- We recommend re-enrolling in the same subject in the upcoming semester. Delaying your enrolment can cause anxiety, and you’ll be able to quickly apply your learnings from your exam experience and candidate exam report.
- We also suggest enrolling in only that subject next semester, even though we know it’s tempting to add another. While you’ll have some experience with the subject, it’s best to set aside enough time to complete it as if you had never seen the content before – this means reading every page, making summary notes, and completing any quizzes or practice exams.
Due to the rigorous procedures we use to determine your result, we have a firm policy that we do not remark our exams.
These rigorous procedures include:
- all candidate responses to multiple choice questions are scanned and marked electronically
- all results are reviewed to ensure there are no discrepancies or errors
- written responses are marked by independent experts (who are CPAs or FCPAs) and other senior subject matter experts. Scores are reviewed throughout the marking process to ensure accuracy and consistency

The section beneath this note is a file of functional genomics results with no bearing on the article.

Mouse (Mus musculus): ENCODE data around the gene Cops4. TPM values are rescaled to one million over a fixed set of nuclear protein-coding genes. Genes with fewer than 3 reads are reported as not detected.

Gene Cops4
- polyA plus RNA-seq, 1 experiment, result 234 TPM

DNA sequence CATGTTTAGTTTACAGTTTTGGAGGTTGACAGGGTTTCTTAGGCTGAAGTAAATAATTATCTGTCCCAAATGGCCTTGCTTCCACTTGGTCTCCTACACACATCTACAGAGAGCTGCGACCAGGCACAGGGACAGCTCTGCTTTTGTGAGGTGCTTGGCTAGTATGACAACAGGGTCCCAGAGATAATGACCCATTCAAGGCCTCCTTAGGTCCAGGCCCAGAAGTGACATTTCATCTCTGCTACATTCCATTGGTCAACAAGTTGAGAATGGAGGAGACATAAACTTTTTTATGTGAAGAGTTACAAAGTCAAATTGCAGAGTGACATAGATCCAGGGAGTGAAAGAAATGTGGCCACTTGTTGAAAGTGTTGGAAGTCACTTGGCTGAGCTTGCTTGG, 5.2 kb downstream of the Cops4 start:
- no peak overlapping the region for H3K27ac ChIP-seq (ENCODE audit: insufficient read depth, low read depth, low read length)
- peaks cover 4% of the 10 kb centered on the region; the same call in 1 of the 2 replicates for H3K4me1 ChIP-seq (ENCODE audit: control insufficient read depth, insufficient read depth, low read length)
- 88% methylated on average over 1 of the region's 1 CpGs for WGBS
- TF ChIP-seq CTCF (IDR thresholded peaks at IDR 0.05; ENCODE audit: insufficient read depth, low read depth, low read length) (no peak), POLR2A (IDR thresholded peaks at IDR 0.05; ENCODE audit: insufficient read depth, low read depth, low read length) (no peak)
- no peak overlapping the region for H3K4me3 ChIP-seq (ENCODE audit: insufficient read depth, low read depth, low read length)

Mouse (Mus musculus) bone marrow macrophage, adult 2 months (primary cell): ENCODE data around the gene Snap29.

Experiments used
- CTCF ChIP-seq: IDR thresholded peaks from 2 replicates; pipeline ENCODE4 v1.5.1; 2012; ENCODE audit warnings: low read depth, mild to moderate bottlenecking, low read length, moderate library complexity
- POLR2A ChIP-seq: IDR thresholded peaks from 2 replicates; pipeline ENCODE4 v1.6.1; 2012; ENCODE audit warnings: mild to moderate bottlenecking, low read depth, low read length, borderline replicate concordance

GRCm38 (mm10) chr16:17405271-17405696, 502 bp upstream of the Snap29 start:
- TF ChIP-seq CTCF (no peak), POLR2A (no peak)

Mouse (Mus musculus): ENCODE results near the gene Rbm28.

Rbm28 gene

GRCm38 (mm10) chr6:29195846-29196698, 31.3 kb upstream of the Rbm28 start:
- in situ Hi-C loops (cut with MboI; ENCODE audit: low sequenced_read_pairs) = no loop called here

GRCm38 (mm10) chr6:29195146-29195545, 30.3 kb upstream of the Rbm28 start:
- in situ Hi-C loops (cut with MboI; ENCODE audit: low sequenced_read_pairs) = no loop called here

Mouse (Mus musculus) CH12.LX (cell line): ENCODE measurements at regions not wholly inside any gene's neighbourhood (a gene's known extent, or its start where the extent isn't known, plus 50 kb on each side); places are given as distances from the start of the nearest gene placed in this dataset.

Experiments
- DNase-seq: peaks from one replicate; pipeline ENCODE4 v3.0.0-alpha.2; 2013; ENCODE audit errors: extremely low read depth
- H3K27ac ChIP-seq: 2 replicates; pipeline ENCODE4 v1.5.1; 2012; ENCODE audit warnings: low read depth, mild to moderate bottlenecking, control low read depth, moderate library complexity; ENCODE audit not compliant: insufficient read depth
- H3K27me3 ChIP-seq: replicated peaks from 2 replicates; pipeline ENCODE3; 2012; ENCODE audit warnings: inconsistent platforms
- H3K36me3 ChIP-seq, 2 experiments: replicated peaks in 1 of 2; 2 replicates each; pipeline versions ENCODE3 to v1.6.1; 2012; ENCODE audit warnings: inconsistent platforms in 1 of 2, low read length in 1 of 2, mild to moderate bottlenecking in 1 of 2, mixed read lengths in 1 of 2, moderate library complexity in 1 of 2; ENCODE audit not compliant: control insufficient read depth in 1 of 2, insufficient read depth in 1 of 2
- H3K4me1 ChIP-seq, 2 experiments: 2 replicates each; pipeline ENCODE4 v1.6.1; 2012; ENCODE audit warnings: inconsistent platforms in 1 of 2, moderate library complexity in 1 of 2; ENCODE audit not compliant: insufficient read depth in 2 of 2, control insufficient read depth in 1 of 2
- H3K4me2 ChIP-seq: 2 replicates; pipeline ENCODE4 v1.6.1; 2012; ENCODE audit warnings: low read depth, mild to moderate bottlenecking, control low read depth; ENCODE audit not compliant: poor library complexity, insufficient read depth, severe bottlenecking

- marks are not deducted for incorrect answers or for poor grammar or spelling
- a psychometrically sound and defensible process of setting the pass mark
We do not fail a set percentage of candidates each semester, nor do we fail candidates intentionally. If you meet or exceed the passing scaled score, you pass. This means, if each and every candidate were to meet the passing score, we’d pass everyone.
If our failure rates seem to be at a consistent percentage each semester, it’s simply that a similar number of members have not met the passing score.
We demand a high standard from our Associate members. Becoming a CPA is a mark of your professional expertise and so we expect all members to demonstrate a high competency in our exams.
In addition to your online results, each semester we also provide an academic transcript.